Team USA trailed the Czech Republic 26-24 after the first quarter in the teams' fourth game of preliminary-round play.
It won the next two quarters by a combined 46-21 margin, going on to win by 27 points.
Of course, it's commitment like that that's helped the United States' women's basketball team win 37 straight games in the Summer Olympics. Of course, that streak dates back to 1992, so this isn't the first time the U.S. has fielded a phenomenal roster.
Nor is it the first dominant squad we've seen since women's basketball came to the Olympics in 1976.
Compared to other greats, where exactly does this team rank?
It's still too soon, to be sure. At the moment, it's hard to give this team a significant edge over the 1996 iteration that took Atlanta by storm. Led by Sheryl Swoopes and Lisa Leslie, Team USA went undefeated with one blowout after another.
They weren't the only team winning big that year, though.
Brazil won its quarterfinal and semifinal meetings by a combined 53 points and looked good enough to give the United States a run for its money. However, Team USA won the gold medal game by a decisive 111-87 final score.
The 2008 edition of Team USA wasn't bad either.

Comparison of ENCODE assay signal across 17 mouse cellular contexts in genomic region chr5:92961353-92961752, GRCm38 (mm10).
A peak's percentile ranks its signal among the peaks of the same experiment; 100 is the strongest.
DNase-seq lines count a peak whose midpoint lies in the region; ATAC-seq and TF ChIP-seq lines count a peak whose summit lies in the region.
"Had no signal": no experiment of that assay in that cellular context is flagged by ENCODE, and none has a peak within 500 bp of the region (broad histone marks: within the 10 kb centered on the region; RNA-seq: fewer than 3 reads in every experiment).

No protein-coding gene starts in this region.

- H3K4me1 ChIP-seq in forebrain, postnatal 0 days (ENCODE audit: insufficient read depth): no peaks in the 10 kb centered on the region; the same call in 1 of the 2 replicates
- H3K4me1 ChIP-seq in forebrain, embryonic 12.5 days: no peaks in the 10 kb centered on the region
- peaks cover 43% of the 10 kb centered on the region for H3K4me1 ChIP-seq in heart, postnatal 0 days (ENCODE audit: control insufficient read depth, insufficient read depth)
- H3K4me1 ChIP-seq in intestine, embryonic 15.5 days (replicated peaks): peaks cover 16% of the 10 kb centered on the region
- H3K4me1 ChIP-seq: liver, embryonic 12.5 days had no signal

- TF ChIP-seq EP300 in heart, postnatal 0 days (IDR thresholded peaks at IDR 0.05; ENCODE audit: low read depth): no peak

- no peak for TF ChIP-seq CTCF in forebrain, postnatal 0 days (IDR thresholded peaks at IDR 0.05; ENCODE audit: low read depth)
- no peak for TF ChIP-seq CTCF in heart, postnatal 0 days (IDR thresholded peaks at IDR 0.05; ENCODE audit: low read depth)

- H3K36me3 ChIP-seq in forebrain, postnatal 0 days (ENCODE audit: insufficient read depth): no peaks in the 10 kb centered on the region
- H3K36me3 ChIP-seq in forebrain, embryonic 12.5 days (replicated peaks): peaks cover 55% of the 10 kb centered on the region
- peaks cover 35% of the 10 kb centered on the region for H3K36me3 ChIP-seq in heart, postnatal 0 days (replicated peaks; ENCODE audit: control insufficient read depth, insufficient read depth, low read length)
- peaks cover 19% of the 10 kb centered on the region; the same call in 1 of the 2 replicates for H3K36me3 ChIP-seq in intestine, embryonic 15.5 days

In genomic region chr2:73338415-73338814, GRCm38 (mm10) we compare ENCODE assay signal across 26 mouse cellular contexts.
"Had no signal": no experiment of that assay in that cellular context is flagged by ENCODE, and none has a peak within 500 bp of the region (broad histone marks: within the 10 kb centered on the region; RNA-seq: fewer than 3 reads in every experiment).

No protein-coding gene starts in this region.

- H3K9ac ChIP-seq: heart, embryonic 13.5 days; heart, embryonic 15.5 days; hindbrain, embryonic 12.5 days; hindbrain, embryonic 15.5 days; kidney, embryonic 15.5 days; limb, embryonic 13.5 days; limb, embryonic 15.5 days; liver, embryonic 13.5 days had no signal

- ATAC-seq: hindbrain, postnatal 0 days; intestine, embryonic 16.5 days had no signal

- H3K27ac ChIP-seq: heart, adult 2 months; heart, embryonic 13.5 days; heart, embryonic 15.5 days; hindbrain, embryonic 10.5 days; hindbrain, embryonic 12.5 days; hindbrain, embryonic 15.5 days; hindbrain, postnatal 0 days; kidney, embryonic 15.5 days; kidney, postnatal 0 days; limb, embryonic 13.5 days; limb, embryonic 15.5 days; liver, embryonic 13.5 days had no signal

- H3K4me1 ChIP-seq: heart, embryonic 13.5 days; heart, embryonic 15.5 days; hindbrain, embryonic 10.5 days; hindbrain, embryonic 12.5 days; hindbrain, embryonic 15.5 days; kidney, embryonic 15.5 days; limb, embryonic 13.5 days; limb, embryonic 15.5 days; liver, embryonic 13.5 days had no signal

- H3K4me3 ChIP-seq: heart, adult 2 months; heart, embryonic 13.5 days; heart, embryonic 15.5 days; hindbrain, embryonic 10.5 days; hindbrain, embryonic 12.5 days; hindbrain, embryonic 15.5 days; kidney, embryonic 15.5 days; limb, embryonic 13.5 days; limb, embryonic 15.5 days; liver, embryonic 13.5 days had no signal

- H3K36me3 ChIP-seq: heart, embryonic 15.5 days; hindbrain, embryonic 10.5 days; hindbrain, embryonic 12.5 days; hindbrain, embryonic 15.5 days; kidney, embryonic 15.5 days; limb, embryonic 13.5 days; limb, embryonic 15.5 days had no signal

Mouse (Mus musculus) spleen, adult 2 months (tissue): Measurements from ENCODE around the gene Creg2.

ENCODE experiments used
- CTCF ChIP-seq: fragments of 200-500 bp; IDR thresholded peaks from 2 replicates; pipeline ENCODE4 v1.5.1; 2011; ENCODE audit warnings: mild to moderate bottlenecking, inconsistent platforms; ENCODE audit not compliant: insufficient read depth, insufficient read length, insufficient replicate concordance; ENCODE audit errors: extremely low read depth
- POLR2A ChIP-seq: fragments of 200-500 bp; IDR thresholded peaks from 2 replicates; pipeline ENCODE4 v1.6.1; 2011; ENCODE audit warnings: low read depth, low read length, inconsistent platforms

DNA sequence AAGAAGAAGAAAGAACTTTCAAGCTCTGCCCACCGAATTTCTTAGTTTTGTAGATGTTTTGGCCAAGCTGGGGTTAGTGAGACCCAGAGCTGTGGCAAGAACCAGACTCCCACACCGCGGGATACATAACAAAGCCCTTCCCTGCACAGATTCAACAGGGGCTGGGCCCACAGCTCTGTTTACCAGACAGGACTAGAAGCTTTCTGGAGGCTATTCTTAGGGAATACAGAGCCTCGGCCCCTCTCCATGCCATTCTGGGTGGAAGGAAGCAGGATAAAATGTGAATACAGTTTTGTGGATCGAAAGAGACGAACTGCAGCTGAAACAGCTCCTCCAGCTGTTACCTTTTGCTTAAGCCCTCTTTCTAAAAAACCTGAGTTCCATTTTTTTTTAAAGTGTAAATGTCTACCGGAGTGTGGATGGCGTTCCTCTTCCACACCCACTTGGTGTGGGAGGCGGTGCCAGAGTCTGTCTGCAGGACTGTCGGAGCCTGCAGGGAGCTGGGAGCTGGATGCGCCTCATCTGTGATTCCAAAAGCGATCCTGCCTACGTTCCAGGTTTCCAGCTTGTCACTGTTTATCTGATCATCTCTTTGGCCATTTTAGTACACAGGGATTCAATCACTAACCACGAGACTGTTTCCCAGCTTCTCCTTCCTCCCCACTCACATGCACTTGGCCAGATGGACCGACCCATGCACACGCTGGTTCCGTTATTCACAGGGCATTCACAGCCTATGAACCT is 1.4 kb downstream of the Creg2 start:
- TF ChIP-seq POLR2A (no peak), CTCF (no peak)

In fact, it included younger versions of several players representing this year's team, including Seimone Augustus, Sue Bird, Candace Parker, Tamika Catchings and, of course, Diana Taurasi. Again going an undefeated 8-0, Team USA beat the Australian team in the gold-medal game after also besting them for gold in 2000 and 2004.
Australia had beaten its opposition by a combined 77 points in its previous two elimination games, and it was rearing to end its streak of losses to the Americans.
Instead, the United States prevailed by 27 points.
So much for determination.
Outside of 1996 and 2008 USA teams, it's hard to make a case for any other rosters. The Australians have consistently produced excellent teams, and they've consistently lost to the United States. The Soviet Union won the gold medal in 1980 in dominant fashion, but the U.S. was boycotting the competition that year on account of the fact it was held in Moscow amid Cold War tensions.
And, while the 1984 and 1988 U.S. teams also won gold medals in dominant fashion, the simple truth is that their competition wasn't what today's teams face. With the game's exploding global popularity, Team USA faces tougher challenges today than it ever has.
It continues to prevail, though.
If this year's squad goes on to do what it looks like they're about to do, they'll certainly rank among the two or three best Olympic teams of all time.
At least until 2016's team has a crack at it.